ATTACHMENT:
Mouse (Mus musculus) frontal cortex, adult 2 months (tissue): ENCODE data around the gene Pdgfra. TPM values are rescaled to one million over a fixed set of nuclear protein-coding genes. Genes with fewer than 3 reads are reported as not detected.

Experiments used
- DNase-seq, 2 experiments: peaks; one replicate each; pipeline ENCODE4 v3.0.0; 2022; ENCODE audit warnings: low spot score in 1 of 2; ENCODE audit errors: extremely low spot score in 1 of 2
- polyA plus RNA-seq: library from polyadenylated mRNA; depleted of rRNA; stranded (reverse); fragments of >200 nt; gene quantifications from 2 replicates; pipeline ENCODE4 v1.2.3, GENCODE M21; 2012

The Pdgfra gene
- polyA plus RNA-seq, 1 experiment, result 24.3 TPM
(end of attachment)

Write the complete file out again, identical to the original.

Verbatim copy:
Mouse (Mus musculus) frontal cortex, adult 2 months (tissue): ENCODE data around the gene Pdgfra. TPM values are rescaled to one million over a fixed set of nuclear protein-coding genes. Genes with fewer than 3 reads are reported as not detected.

Experiments used
- DNase-seq, 2 experiments: peaks; one replicate each; pipeline ENCODE4 v3.0.0; 2022; ENCODE audit warnings: low spot score in 1 of 2; ENCODE audit errors: extremely low spot score in 1 of 2
- polyA plus RNA-seq: library from polyadenylated mRNA; depleted of rRNA; stranded (reverse); fragments of >200 nt; gene quantifications from 2 replicates; pipeline ENCODE4 v1.2.3, GENCODE M21; 2012

The Pdgfra gene
- polyA plus RNA-seq, 1 experiment, result 24.3 TPM